Lagarto Cocha, an area of flooded forest, shoreless lakes and vast sunsets, is the place of origin and ancestral home of the Secoya indigenous people.

Collecting chambira palm fibres

The river Lagarto also now marks the border between Ecuador and Peru. In the 1940s a war between these two countries resulted in the militarisation of the area, which lasted for decades. The Secoya had no choice but to move either upriver into Ecuador, or downriver further into Peru; families and lands were divided.

The mixed indigenous village of Playas de Cuyubeno, which lies on the way to Lagarto Cocha

Today there are 600 Secoya in Ecuador, and 900 in Peru. Over the last 50 years ongoing external pressures have resulted in the Ecuadorian Secoya being reduced to living in a small area of land on the Aguarico River, a day’s travel upriver from Lagarto Cocha. Their communities and farmlands are surrounded by palm-oil plantations, oil and gas operations, and communities of colonists and other indigenous people who have recently moved into the area.

Palm plantations surround Secoya communities on the River Aguarico

Collecting fruit of the Ungurahua palm

Lagarto Cocha itself now lies within conservation areas on both sides of the border: the Cuyubeno Wildlife Reserve in Ecuador and the Gueppi Sekime National Park in Peru. Relations between the two countries today are good and the authorities collaborate on park management issues, although there are still a number of military posts along the border.

Despite the passing of time and the distance from their current communities, the Secoya still consider the area their spiritual and ancestral heartland. They continue to visit Lagarto Cocha annually, as a way of reaffirming their identity and connection with their ancestors, and to collect various resources. The unique ecosystem of Lagarto Cocha means that there are many plants and animals found there that the Secoya can not find on the River Aguarico. The expanding agricultural and oil operations have also degraded and contaminated the land and waters around the Secoya villages reducing the quantity and quality of available resources.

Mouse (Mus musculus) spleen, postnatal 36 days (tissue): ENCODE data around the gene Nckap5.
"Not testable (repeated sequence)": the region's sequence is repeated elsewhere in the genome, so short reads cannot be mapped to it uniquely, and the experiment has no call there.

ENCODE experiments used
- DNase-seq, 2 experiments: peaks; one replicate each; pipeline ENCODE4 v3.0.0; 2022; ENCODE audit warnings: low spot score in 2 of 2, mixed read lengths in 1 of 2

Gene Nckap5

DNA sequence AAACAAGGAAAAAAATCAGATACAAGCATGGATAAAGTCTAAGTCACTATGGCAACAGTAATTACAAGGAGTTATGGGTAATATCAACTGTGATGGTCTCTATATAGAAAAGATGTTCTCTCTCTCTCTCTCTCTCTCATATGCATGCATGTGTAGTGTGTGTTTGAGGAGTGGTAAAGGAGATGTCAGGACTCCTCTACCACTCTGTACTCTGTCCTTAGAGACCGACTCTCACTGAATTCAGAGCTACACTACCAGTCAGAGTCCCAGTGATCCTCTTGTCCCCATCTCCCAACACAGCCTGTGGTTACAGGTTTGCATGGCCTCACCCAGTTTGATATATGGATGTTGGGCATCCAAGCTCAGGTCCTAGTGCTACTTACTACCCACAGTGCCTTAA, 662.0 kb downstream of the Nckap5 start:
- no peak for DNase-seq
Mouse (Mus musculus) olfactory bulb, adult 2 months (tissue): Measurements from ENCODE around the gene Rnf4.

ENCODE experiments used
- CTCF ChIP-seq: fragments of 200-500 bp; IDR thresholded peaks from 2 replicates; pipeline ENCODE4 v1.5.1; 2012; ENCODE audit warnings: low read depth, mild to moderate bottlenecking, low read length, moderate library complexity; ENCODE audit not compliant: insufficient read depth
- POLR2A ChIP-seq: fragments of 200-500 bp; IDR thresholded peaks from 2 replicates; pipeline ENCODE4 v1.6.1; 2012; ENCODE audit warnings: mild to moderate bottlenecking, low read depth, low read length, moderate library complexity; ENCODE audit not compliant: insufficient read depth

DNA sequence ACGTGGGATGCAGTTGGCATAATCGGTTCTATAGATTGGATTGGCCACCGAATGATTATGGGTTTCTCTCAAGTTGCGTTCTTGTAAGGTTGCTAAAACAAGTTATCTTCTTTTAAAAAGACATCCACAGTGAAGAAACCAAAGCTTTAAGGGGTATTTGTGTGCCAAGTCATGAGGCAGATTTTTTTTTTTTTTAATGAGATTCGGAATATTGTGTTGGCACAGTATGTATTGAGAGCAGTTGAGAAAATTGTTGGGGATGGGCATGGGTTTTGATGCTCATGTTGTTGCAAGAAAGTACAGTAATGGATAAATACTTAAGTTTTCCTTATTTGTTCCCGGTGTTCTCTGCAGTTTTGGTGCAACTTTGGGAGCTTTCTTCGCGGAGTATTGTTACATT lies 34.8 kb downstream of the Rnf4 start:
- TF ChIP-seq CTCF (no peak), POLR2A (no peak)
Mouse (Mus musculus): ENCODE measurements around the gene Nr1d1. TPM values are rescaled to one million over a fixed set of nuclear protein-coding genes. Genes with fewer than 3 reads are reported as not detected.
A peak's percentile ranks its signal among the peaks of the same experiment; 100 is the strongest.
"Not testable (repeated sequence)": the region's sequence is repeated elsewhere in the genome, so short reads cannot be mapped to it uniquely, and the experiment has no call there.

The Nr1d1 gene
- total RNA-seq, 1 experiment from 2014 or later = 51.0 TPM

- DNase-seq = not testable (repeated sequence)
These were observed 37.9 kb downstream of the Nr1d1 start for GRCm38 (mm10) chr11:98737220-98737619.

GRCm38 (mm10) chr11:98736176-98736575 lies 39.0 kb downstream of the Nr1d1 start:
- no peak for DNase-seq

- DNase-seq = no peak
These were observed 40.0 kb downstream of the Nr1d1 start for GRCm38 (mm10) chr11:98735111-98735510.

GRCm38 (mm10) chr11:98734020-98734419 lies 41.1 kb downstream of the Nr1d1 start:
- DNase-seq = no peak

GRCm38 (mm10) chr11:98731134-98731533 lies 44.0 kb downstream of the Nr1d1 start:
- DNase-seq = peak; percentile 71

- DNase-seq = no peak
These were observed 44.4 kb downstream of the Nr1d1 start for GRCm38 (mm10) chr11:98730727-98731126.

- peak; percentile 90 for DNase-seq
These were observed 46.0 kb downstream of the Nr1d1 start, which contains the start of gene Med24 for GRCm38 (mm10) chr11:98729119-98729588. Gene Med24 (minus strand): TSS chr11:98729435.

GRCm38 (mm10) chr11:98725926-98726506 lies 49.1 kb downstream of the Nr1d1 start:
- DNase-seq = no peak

Recently the Secoya have reestablished links with their relatives across the border in Peru, and they are beginning to document the places and histories associated with Lagarto Cocha, before the last of the elders who were born there die.

Eight young Secoya have been trained in mapping and filming techniques, and they have accompanied elders on trips there to learn about and document places of importance. Such places include locations of abandoned villages, paths used by their ancestors to cross between different river basins and areas where they collect important resources.

Video interviews are being carried out with elders, such as Don Cesario, one of the last surviving Secoya who was born in the area.
The sites of abandoned villages are visited and documented.
Young Secoya are re-establishing paths used by their ancestors connecting different river basins.
Films are being made showing some of the resources found in Lagarto Cocha and their significance to Secoya life. The bark of this tree is a crucial ingredient in making traditional Secoya ceramics.
GPS points are being taken and later transferred onto a map to show the extent and meaning behind the Secoya ancestral territory.